Long QT syndrome (LQTS) usually is a lifelong condition. The risk of developing an abnormal heartbeat that leads to fainting or sudden cardiac arrest may lessen as you age, but the risk never disappears.
You'll need to take certain steps for the rest of your life to prevent abnormal heartbeats and to ensure that you get treatment right away if one occurs. These steps include:
- Avoiding things that trigger an abnormal heart rhythm
- Letting others know you might faint or your heart might stop beating, and what steps they can take
- Having a plan in place for when you develop an abnormal heartbeat
If exercise triggers an abnormal heartbeat, your doctor may recommend that you avoid any strenuous exercise, especially swimming. Ask your doctor about which types of exercise are safe for you.
If you have a pacemaker or implantable cardioverter defibrillator, avoid contact sports that may dislodge these devices. You may want to only exercise in public or with a friend who can help you if you faint.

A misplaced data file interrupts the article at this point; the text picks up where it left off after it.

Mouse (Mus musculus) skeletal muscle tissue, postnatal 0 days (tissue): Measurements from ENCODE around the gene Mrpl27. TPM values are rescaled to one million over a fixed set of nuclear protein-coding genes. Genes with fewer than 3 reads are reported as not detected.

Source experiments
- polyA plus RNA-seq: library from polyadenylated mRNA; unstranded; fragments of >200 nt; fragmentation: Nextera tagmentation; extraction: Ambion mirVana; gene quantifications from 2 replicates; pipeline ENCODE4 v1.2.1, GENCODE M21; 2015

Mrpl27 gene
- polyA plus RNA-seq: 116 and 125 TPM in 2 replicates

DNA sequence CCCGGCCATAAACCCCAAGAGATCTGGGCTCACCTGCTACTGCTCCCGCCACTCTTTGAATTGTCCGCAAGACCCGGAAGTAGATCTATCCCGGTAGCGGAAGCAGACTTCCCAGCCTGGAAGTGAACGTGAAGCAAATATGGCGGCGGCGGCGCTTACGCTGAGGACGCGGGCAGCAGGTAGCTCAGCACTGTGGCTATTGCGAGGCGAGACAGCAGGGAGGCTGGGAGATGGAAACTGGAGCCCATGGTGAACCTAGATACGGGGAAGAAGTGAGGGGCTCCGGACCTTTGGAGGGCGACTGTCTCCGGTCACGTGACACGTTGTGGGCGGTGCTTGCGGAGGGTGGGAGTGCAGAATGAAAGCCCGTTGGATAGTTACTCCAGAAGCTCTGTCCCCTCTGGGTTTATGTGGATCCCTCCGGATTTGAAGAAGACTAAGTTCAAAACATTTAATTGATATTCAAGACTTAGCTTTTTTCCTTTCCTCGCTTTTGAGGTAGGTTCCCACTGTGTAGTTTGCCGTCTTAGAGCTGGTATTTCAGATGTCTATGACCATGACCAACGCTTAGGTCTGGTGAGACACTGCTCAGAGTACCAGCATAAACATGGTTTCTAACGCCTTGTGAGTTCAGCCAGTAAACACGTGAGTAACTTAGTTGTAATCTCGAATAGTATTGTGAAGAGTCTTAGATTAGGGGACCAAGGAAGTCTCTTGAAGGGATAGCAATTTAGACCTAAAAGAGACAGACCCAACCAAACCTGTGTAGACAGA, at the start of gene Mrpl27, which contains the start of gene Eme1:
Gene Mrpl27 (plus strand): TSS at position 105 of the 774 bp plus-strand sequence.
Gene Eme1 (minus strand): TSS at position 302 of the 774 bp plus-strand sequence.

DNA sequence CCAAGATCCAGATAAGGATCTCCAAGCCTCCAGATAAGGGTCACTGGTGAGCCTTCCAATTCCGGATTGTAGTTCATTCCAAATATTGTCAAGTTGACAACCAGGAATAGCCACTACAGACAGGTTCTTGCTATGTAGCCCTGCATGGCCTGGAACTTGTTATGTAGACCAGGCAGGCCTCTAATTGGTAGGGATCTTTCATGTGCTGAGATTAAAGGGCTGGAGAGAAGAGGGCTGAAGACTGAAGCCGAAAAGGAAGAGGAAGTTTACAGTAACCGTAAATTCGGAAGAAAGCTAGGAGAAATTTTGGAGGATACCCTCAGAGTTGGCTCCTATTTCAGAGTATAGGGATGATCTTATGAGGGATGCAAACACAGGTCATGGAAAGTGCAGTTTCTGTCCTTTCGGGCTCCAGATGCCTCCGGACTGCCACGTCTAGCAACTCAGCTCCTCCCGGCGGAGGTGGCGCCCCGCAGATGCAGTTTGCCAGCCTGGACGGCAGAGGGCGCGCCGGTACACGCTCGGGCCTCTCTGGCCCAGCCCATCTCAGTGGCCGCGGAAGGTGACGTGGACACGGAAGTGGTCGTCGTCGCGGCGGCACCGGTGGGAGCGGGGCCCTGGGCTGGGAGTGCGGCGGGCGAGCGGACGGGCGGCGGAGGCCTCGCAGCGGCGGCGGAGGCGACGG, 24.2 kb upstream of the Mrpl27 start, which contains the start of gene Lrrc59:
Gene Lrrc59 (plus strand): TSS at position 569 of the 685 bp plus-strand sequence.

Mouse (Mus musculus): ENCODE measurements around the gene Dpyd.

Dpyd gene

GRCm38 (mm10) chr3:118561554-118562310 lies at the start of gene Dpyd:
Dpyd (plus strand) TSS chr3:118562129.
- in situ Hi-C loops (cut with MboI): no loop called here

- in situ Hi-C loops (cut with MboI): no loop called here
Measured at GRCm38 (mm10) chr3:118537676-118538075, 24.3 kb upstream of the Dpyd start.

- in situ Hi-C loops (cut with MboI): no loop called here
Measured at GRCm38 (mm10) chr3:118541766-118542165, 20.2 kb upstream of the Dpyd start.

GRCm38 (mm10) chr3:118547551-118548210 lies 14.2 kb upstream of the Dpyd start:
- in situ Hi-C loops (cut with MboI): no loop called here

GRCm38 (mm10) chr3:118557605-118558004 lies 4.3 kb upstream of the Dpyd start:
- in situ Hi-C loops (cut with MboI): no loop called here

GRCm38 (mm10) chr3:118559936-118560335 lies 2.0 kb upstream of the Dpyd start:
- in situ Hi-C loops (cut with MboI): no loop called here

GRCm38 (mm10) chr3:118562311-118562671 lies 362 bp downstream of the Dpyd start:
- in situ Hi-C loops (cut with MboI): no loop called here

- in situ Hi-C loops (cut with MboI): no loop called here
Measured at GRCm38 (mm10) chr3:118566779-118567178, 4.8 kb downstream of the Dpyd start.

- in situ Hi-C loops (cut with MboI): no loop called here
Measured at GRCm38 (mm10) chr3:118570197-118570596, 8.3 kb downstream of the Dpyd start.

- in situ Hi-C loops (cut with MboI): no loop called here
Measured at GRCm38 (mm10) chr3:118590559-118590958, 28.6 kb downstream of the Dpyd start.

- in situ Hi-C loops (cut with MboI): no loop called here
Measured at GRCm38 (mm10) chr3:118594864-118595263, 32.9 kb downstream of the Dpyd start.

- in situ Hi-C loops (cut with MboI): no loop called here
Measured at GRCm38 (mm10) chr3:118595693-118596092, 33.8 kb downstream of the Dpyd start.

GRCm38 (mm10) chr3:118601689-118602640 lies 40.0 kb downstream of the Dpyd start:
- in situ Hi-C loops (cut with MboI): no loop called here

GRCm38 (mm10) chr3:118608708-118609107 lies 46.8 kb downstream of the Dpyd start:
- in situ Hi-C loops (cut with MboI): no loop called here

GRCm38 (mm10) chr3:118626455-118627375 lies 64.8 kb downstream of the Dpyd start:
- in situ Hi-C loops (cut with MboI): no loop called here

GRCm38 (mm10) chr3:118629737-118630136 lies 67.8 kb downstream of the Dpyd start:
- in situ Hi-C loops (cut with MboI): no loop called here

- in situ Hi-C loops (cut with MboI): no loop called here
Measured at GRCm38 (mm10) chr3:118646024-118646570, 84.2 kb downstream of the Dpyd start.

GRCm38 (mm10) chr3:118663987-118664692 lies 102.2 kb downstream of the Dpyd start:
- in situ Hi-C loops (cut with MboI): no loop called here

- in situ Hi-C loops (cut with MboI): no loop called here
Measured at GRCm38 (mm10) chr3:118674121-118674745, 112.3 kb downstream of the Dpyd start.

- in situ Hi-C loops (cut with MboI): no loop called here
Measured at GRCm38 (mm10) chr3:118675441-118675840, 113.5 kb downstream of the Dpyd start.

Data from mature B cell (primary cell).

Avoid medicines that may trigger an abnormal heartbeat. This includes some medicines used to treat allergies, infections, high blood pressure, high blood cholesterol, and depression. Consult with your doctor before taking any prescription, over-the-counter, or other medicines or drugs.
Seek medical care right away for conditions that lower the sodium or potassium level in your blood. These conditions include the eating disorders anorexia nervosa and bulimia, excess vomiting or diarrhea, and certain thyroid disorders.
If you have LQTS 2, try to avoid unexpected noises, such as loud or jarring alarm clock buzzers and telephone ringers.
You may want to consider wearing a medical ID necklace or bracelet that states that you have LQTS.Let your roommates, coworkers, or other people with whom you have regular contact know that you have a condition that might cause you to faint or your heart to stop beating. Tell them to call 9–1–1 right away if you faint.
You may want to ask someone in your family or office to learn cardiopulmonary resuscitation (CPR) in case your heart stops beating.
This answer from the National Heart, Lung and Blood Institute has been reviewed and/or edited by Dr. William D. Knopf.Long QT syndrome (LQTS) usually is a lifelong condition. The risk of developing an abnormal heartbeat that leads to fainting or sudden cardiac arrest may lessen as you age, but the risk never disappears. You'll need to take certain steps for the... More